Inside China's Grand Strategy: The Perspective from the People's Republic

By Ye Zicheng; Steven I. Levine et al. | Go to book overview

1
China’s Development
as a World Power:
Objective Conditions, Strategic
Opportunity, and Strategic Choices

Following the revival of China, four kinds of objections have been raised to the idea of its becoming a world power.

The elephant mentality. According to this viewpoint, it is unrealistic to believe that China can achieve its objective of becoming a world power. “It is impossible for China to catch up with the West, not to mention surpassing it, in the twenty-first century. There is no way to tell whether it will even be able to do so in the twenty-second century. Thus, we ought to jettison the unrealistic objective of overtaking the West.” Internationally, China should not pick fights with the world, and it should not try to become a superpower on a par with the United States. There is no need for it to seek to become a “tiger” like the United States; indeed, since it lacks the capability, this is impossible. Nor should it join the company of the “wolves,” namely, Russia, Japan, and India. Of course, China cannot act like a sheep that others devour. It should be like a gentle elephant that stands apart from the tigers, wolves, and sheep, having no conflict with them, and not contending with them for food.1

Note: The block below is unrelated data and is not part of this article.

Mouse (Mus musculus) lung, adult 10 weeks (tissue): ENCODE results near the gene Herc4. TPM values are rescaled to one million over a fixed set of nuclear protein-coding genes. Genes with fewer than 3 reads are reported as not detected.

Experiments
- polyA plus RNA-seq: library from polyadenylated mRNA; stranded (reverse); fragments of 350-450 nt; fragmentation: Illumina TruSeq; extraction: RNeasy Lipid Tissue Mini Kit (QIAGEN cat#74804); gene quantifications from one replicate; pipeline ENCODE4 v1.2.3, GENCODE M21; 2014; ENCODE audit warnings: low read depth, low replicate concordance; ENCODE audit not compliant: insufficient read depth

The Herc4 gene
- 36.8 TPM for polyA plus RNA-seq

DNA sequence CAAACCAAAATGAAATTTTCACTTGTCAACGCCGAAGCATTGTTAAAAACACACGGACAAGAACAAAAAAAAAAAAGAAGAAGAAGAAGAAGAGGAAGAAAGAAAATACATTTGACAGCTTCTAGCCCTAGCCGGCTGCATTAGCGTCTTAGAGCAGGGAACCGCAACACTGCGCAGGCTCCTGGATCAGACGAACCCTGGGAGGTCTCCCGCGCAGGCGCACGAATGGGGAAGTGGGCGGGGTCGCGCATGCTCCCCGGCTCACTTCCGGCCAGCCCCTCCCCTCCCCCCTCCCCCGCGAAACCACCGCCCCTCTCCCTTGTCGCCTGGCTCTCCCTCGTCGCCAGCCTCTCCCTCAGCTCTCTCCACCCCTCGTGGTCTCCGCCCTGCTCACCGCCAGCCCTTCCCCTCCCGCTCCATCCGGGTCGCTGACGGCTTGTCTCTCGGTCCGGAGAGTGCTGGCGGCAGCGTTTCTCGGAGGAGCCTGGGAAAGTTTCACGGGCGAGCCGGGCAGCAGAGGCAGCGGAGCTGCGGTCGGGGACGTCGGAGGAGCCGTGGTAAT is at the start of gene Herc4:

The theory of natural growth. This view is that it does not matter whether China wants to develop into a world power. The crucial point is that it needs to develop; its status as a world power will follow naturally. It should not struggle to achieve the status of a world power. When it devel-

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